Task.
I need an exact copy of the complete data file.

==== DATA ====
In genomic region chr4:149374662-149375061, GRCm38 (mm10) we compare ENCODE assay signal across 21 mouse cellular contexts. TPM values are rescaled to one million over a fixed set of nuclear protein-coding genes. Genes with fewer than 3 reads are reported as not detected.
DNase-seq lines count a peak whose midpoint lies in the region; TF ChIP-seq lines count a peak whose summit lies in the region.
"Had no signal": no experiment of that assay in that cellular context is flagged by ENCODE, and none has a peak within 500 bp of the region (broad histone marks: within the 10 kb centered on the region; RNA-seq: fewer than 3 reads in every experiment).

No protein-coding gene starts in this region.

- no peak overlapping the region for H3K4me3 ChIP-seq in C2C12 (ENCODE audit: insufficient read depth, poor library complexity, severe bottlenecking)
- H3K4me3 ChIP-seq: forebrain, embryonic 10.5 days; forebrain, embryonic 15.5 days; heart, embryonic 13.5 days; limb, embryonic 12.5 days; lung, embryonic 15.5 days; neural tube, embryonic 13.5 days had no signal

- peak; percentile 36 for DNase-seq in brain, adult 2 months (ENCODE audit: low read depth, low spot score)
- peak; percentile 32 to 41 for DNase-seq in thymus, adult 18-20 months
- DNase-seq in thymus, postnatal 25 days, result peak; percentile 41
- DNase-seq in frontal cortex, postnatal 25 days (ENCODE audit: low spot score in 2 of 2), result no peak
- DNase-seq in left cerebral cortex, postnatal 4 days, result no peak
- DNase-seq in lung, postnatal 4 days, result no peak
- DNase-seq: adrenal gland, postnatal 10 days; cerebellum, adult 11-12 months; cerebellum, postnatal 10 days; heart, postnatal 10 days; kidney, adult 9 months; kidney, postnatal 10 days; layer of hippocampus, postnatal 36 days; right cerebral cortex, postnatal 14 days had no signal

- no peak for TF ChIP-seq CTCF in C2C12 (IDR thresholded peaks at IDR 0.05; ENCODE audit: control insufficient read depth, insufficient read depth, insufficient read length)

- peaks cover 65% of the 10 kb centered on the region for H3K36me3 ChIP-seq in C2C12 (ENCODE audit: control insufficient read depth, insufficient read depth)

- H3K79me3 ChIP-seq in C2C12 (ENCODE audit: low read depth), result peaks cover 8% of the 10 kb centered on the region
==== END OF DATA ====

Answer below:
In genomic region chr4:149374662-149375061, GRCm38 (mm10) we compare ENCODE assay signal across 21 mouse cellular contexts. TPM values are rescaled to one million over a fixed set of nuclear protein-coding genes. Genes with fewer than 3 reads are reported as not detected.
DNase-seq lines count a peak whose midpoint lies in the region; TF ChIP-seq lines count a peak whose summit lies in the region.
"Had no signal": no experiment of that assay in that cellular context is flagged by ENCODE, and none has a peak within 500 bp of the region (broad histone marks: within the 10 kb centered on the region; RNA-seq: fewer than 3 reads in every experiment).

No protein-coding gene starts in this region.

- no peak overlapping the region for H3K4me3 ChIP-seq in C2C12 (ENCODE audit: insufficient read depth, poor library complexity, severe bottlenecking)
- H3K4me3 ChIP-seq: forebrain, embryonic 10.5 days; forebrain, embryonic 15.5 days; heart, embryonic 13.5 days; limb, embryonic 12.5 days; lung, embryonic 15.5 days; neural tube, embryonic 13.5 days had no signal

- peak; percentile 36 for DNase-seq in brain, adult 2 months (ENCODE audit: low read depth, low spot score)
- peak; percentile 32 to 41 for DNase-seq in thymus, adult 18-20 months
- DNase-seq in thymus, postnatal 25 days, result peak; percentile 41
- DNase-seq in frontal cortex, postnatal 25 days (ENCODE audit: low spot score in 2 of 2), result no peak
- DNase-seq in left cerebral cortex, postnatal 4 days, result no peak
- DNase-seq in lung, postnatal 4 days, result no peak
- DNase-seq: adrenal gland, postnatal 10 days; cerebellum, adult 11-12 months; cerebellum, postnatal 10 days; heart, postnatal 10 days; kidney, adult 9 months; kidney, postnatal 10 days; layer of hippocampus, postnatal 36 days; right cerebral cortex, postnatal 14 days had no signal

- no peak for TF ChIP-seq CTCF in C2C12 (IDR thresholded peaks at IDR 0.05; ENCODE audit: control insufficient read depth, insufficient read depth, insufficient read length)

- peaks cover 65% of the 10 kb centered on the region for H3K36me3 ChIP-seq in C2C12 (ENCODE audit: control insufficient read depth, insufficient read depth)

- H3K79me3 ChIP-seq in C2C12 (ENCODE audit: low read depth), result peaks cover 8% of the 10 kb centered on the region